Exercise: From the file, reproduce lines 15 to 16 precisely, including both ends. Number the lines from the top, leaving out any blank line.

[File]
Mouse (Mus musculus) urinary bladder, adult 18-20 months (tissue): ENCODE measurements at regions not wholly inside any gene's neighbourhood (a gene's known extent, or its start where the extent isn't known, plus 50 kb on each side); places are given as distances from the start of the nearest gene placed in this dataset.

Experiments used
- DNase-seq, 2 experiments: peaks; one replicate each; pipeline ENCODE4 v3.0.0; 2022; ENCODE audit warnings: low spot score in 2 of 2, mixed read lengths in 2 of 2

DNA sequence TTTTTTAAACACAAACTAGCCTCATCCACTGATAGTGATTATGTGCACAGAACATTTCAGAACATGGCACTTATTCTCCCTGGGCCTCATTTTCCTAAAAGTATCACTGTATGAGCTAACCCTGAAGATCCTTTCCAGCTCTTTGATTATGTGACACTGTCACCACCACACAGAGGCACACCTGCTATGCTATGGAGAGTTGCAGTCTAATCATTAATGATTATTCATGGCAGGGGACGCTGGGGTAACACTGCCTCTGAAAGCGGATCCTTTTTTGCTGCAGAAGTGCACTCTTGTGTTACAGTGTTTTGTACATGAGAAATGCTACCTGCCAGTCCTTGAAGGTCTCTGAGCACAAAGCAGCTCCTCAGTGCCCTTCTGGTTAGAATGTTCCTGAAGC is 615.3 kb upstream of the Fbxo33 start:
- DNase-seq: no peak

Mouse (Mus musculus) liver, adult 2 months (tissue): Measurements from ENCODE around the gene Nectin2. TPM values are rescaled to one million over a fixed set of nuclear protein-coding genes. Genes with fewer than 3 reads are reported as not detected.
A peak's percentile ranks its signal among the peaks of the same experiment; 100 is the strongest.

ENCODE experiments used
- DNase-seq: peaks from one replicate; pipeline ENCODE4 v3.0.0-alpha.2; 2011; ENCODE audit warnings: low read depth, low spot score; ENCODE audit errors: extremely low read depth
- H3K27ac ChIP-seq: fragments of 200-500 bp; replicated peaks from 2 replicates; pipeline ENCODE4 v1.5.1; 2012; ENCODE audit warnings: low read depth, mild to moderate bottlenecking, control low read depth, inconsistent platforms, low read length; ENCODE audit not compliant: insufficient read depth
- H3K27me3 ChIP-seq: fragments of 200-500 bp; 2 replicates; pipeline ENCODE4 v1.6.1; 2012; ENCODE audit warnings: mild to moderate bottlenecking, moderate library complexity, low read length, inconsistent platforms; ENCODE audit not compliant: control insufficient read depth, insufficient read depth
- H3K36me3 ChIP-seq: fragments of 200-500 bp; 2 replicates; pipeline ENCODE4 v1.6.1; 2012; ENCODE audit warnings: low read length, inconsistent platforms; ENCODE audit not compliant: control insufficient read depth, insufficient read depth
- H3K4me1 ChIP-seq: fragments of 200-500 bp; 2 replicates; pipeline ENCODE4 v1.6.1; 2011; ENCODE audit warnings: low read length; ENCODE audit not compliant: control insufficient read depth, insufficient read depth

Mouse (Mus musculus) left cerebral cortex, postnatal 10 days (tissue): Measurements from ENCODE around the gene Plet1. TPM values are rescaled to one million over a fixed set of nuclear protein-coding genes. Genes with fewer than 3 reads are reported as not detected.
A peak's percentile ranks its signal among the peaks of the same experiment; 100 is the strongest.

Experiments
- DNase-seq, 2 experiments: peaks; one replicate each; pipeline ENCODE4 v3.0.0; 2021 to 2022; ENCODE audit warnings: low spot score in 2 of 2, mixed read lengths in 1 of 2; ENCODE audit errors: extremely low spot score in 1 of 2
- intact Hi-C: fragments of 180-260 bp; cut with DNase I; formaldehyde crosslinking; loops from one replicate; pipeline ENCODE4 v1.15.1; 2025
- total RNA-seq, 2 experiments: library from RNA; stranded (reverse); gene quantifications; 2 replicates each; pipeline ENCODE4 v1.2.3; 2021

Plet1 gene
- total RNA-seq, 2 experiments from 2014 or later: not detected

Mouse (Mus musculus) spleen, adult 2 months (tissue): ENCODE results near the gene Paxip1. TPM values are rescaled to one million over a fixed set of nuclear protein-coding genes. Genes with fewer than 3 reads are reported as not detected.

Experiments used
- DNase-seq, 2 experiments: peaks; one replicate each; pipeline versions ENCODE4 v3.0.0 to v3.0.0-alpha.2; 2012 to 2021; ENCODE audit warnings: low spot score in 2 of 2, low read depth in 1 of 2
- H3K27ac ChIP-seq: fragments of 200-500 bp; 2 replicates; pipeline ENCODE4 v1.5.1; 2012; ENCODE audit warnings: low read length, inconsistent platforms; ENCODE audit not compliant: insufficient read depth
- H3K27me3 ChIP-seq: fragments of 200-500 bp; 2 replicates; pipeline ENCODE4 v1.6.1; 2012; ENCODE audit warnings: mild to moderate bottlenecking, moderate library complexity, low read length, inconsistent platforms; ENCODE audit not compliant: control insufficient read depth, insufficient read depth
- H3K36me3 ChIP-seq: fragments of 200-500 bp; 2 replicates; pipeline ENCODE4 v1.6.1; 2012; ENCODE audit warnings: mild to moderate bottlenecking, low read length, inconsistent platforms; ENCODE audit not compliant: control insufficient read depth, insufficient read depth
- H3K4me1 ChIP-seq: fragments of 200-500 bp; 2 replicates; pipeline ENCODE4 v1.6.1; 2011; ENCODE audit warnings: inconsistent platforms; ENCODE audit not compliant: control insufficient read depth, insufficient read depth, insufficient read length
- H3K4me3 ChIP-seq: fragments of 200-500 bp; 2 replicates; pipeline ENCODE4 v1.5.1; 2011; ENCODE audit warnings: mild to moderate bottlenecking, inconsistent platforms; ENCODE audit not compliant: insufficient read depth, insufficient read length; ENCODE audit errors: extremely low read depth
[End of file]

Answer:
A peak's percentile ranks its signal among the peaks of the same experiment; 100 is the strongest.

Experiments